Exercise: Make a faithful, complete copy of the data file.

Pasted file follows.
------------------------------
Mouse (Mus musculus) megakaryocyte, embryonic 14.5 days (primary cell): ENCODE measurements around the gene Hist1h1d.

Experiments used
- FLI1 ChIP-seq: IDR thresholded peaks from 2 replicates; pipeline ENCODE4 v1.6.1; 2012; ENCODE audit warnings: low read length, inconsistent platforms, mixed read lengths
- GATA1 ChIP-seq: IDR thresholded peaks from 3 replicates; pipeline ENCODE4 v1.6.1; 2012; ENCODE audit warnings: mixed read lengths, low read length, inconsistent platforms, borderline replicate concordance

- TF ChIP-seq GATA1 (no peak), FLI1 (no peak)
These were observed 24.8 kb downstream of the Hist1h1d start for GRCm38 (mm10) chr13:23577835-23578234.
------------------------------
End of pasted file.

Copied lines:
Mouse (Mus musculus) megakaryocyte, embryonic 14.5 days (primary cell): ENCODE measurements around the gene Hist1h1d.

Experiments used
- FLI1 ChIP-seq: IDR thresholded peaks from 2 replicates; pipeline ENCODE4 v1.6.1; 2012; ENCODE audit warnings: low read length, inconsistent platforms, mixed read lengths
- GATA1 ChIP-seq: IDR thresholded peaks from 3 replicates; pipeline ENCODE4 v1.6.1; 2012; ENCODE audit warnings: mixed read lengths, low read length, inconsistent platforms, borderline replicate concordance

- TF ChIP-seq GATA1 (no peak), FLI1 (no peak)
These were observed 24.8 kb downstream of the Hist1h1d start for GRCm38 (mm10) chr13:23577835-23578234.